Which is really to say, the weather finally broke.
I’m not about to say we are out of the thick (air) of it just yet as we still have some high 80s temperatures raising the mercury this week, but we have enough consistent low to mid 80s temperatures and a 78 thrown in to offer a sense of relief blowing in on a breeze. Yesterday’s “Tuesday Night Terror” workout was evidence of this.
For weeks now we’ve been struggling desperately to hit the goal times our coach has been throwing at us, which this late in the game shouldn’t be that difficult. Whether it was half-marathon pace (5:10 – 5:13) or marathon goal pace (5:18) didn’t matter, we were off every time. It was easy to blame the weather, the choking blanket of air stuffed down our throats and wrapped around our legs, but after so many failed runs we started to question whether it was just a compromised level of fitness. Then finally, after a relative break in the weather, when the sun looked the other way and the air temperature fluxuated with the breezes, we were able to throw down a speed workout that was defined more by the speed and not the workout.
With a 1/2 marathon race coming up this weekend we have a week of scaled back mileage and a workout of 4 miles at 1/2 marathon pace. We discussed potential goal times during our warmup, but none of us were confident we would get close or even hang on for marathon pace. Our confidence has been beat so much this summer that it was hard to stay hopeful, but then we started the run.
Our first mile and a half was on a gradual incline with the next going down before ending on a flat stretch. After some nervous pre-workout discussion we gave into the task ahead of us and took off up the rail trail. And something was different.
Poray and I were off quick and our breathing stayed under control. The trail climbed upwards ever so slightly, but where I often felt the incline and my legs noticeably worked to push harder, this time I felt smooth and controlled. Fast even. Farther up the first mile when normally my heartrate would increase and my breathing would become forceful and sounded, I became aware that this WASN’T happening. I was actually still breathing easy and in control, still running smooth and still feeling fast. We went through the uphill mile at 5:10. On the dot.
Continuing upwards Poray and I ran together, only slightly gaining a quarter-step on each other, helping keep pace by way of not going lazy in our own heads, giving in to the increasing effort stretching out on the trail before us. Blowing by groups of other runners we hit the 1/2 way point of mile two at 2:35 before turning around to head towards the declining miles. Still feeling strong and only encouraged by the assistance of the decline we pushed past mile 2 at 5:07.
Personally, I didn’t feel out of the clear of an ever worsening effort as the run wore on, but despite my more rapid breathing at this pace, I wasn’t quite yet out of control, still running smooth and breathing rhythmically. The 5:07 mile was an assurance that this run was truly different than our past runs where we would have struggled to stay in the 5:20s.
Pushing further down mile 3 Poray started to make a small gap on me that drug me onward. The start of mile 3 felt difficult as my breathing became more labored and the snap in my legs gave way to a more concentrated effort to push off the ground and stay smooth instead of pounding back down. Poray looked as if he was running effortlessly and although I felt a change in my form, I was surprised at how I felt knowing the speed at which we were running, with another gear or two if we needed it. We glided through mile 3, myself at 5:08.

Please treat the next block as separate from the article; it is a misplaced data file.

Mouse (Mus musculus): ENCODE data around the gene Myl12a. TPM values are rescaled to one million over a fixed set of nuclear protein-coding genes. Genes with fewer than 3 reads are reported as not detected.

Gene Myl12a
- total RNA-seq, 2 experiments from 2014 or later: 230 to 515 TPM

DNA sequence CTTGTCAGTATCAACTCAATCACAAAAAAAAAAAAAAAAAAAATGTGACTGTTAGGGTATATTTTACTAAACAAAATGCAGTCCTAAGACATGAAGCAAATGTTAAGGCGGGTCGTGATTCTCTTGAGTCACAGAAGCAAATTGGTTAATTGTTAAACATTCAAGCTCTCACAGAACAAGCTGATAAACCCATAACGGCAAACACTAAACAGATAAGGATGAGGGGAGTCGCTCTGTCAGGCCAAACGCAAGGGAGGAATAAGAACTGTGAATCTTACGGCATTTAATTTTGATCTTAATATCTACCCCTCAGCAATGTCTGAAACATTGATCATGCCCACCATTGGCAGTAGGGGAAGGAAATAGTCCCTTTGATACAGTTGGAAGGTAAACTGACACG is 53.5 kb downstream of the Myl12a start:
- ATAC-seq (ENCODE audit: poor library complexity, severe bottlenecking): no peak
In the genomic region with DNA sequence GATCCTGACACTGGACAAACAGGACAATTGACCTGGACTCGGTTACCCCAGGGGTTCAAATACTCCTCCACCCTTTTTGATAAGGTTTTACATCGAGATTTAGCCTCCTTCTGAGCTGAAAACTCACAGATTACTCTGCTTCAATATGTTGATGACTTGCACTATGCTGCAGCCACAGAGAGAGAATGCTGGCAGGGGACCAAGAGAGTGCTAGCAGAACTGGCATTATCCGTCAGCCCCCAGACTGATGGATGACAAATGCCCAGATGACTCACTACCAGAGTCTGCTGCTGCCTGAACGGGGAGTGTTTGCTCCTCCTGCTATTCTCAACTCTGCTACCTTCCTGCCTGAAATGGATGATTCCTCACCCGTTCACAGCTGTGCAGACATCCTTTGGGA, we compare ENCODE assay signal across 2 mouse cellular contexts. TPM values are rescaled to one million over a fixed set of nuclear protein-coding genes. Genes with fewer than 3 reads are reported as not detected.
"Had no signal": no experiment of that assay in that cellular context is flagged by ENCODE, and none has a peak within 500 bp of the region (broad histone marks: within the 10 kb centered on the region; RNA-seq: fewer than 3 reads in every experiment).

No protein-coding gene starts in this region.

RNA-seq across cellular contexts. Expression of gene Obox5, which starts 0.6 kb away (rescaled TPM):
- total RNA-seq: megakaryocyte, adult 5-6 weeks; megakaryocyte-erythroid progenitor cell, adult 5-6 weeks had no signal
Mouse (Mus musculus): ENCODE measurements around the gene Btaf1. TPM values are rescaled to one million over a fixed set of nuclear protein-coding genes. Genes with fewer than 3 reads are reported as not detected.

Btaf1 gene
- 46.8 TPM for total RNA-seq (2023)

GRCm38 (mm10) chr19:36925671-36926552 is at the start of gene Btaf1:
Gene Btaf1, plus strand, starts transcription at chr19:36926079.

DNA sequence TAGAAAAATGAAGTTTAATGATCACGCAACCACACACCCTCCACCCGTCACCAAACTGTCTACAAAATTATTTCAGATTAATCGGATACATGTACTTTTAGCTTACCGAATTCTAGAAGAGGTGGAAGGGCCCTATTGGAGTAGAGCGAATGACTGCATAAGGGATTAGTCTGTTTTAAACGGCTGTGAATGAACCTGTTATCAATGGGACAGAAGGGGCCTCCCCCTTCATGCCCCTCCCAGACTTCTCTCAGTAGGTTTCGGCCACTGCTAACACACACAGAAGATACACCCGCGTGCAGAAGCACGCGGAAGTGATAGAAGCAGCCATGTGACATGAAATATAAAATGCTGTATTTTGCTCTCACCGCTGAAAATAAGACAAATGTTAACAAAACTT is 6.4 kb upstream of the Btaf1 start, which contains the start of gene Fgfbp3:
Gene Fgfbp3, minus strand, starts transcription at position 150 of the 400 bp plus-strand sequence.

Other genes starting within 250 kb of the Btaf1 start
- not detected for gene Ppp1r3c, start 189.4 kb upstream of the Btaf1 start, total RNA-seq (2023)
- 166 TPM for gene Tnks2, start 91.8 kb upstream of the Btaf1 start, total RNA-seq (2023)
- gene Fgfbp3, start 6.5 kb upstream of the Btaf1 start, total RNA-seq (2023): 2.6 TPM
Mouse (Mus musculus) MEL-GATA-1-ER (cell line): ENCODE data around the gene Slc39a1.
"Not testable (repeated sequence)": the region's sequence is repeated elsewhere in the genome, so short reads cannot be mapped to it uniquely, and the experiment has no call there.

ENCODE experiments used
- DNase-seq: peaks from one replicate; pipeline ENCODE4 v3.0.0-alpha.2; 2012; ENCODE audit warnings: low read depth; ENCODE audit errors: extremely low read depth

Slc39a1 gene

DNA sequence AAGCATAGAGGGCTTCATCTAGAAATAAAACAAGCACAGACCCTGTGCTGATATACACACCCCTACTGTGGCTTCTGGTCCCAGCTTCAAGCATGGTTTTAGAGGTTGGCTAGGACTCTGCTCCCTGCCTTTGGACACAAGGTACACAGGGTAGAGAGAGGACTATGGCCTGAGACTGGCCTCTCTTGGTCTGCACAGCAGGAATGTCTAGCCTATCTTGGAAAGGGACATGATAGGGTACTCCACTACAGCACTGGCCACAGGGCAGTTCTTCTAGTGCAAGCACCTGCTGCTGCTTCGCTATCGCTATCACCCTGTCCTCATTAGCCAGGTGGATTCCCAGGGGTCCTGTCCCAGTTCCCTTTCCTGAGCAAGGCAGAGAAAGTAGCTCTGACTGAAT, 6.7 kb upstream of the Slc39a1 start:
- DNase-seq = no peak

Soon after that marker we came upon a busy intersection with cars stopped in the far lane and a steady stream coming off the turn. Poray, a couple seconds ahead of me, had to pull up and wait for a gap to continue on, but I didn’t want to lose momentum. Pulling out my experience as a bike messenger I slowed up ever so slightly to time a crossing, looked a driver in the eye and blasted between the front and rear bumper of two large vehicles before stepping up momentum and transitioning back to my previous pace. Poray threw up his hands in frustration when I sprinted ahead (I promise I wasn’t racing you Poray) before making the crossing and then blowing by me in the first 400. We hit the flattened trail stretching out towards the finishing mile and continued to push. I don’t know if it was the adrenaline rush of brazenly braving the traffic line or another indicator that I really am in a heightened state of fitness, but I didn’t slow the last mile and STILL felt fast and smooth. My watch ticked off 2:33 at the half, even with the brief slowing and I focused on staying within a few paces of Poray’s rotating legs. Leading into the last 400 we continued to blow by everyone else moving down the trail in various paces and began the finishing effort staying in control and refraining from opening up into another gear. I hit the watch at the line and it read 5:07, which I estimated to be around 5:05 from the frogger challenge in the last mile.
I was stoked.
Finally. Finally we were able to really put down a fast workout, hit our times and even surpass them without any unavoidable obstacle. With this weekend’s race coming up it was imperative to have that confidence builder, knowing that our fitness has been smothered under a blanket of air all this time, no matter how hard we tried to drag it into the open. The wet air was just too heavy, but now that the seasons are finding their rightful place on the calendar, we are able to really gauge just where we stand and just where we need to be in about 6 months.
Let’s hope this seasonal shift is legit and lasting. We are going to need every workout we can get leading up to October 10th to really count. Regardless, it was nice to finally have this first one.